Adventureman’s successor steps into the role as evil again breaks loose. But is this the start of a battle or the end of the new beginning?
The cover is less spectacular than any of the previous issues’ covers. However, it is still somewhat in the style of a pulp novel character. In fact it is very similar to the cover of Bantam’s reprint of Doc Savage The Man of Bronze (1964). Even the color palette has a certain juxtaposition to that Doc Savage cover. Yet, it is still not as attention-grabbing as the past covers of Adventureman. Therefore, some potential readers may ignore this issue on the stands.
Penciler and colorist Terry Dodson and inker Rachel Dodson’s work is as spectacular as ever. In terms of the cohesiveness of the inks to the pencils, there are few that do better. Also, the characters are still consistently on model. There is one problem in that there are a few places where the inks and colors seem to clash a tiny bit. Meaning that some dark bits of hair have a slight transparency. Yet, in the grand scheme of comic book creation this is a very minor flaw. While the design of the credits page by designer Leonardo Olea is still good, it could look brighter in order to feel more inviting.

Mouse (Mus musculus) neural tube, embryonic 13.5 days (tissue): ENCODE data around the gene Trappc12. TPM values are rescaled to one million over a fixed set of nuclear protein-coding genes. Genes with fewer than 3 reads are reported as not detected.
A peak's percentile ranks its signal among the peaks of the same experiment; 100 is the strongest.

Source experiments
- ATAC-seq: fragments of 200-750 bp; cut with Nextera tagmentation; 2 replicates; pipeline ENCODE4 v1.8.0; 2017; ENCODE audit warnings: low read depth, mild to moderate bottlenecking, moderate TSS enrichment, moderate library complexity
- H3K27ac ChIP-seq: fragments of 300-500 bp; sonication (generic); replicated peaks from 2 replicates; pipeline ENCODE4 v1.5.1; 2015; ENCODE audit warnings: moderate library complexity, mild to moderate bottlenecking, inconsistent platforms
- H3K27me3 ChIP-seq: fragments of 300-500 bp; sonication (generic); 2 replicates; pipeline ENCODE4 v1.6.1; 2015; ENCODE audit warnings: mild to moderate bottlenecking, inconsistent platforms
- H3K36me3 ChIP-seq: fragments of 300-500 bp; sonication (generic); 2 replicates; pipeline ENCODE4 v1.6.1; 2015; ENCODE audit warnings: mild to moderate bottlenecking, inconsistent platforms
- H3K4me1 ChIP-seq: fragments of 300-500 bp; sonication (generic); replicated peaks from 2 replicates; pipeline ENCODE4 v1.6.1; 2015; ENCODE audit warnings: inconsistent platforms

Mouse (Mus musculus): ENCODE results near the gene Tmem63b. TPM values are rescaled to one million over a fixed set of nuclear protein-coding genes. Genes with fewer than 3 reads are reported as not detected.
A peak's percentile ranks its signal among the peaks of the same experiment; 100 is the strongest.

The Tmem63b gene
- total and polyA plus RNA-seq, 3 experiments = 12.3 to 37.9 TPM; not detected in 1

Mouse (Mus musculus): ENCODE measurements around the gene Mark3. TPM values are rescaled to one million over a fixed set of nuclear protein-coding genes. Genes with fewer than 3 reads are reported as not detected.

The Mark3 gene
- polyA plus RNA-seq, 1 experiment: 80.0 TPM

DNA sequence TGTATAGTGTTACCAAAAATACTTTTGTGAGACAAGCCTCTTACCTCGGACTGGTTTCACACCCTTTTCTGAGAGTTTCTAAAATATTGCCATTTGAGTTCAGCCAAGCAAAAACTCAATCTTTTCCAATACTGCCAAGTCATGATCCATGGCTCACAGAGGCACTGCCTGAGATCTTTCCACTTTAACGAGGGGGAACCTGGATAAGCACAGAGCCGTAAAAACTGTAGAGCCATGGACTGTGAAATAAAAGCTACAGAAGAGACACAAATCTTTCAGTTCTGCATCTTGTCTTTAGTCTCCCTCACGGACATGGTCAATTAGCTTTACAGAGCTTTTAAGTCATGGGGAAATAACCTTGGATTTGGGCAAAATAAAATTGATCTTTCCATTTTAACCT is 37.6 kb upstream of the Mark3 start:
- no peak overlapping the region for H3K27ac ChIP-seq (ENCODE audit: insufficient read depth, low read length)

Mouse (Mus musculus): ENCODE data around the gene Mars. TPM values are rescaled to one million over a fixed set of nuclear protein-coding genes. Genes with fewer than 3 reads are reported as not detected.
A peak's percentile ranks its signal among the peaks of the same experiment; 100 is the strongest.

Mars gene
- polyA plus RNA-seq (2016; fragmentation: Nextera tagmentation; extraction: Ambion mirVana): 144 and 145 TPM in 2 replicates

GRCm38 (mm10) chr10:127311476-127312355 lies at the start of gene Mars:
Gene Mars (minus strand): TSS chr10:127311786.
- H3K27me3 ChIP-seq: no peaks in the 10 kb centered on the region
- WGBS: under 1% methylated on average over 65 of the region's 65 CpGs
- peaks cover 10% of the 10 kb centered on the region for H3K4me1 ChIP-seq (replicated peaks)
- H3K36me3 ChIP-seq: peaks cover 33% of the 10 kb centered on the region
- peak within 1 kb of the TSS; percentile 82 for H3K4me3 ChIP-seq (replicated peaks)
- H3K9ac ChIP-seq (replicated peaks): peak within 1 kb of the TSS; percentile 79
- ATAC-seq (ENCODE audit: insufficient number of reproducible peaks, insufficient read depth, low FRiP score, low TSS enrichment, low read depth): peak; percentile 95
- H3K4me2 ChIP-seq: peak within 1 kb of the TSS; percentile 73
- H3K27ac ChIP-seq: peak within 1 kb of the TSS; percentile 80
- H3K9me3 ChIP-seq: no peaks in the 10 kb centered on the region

The script by writer Matt Fraction is still brilliant in characterization. Also the over-arcing plot progresses at a faster pace in this issue. Yet, the script seems to stumble a bit when it comes to certain transitions. Not to mention one of the latter scenes has characters seemingly talking to each other, but at the same time not. This is a little bit jarring though not so much as to fully dislodge a reader with experience. However, readers lacking experience, particularly when it comes to comics, might have more of a problem. Lastly, letterer Clayton Cowles does a great job with the suggestion of vocal volumes via font size.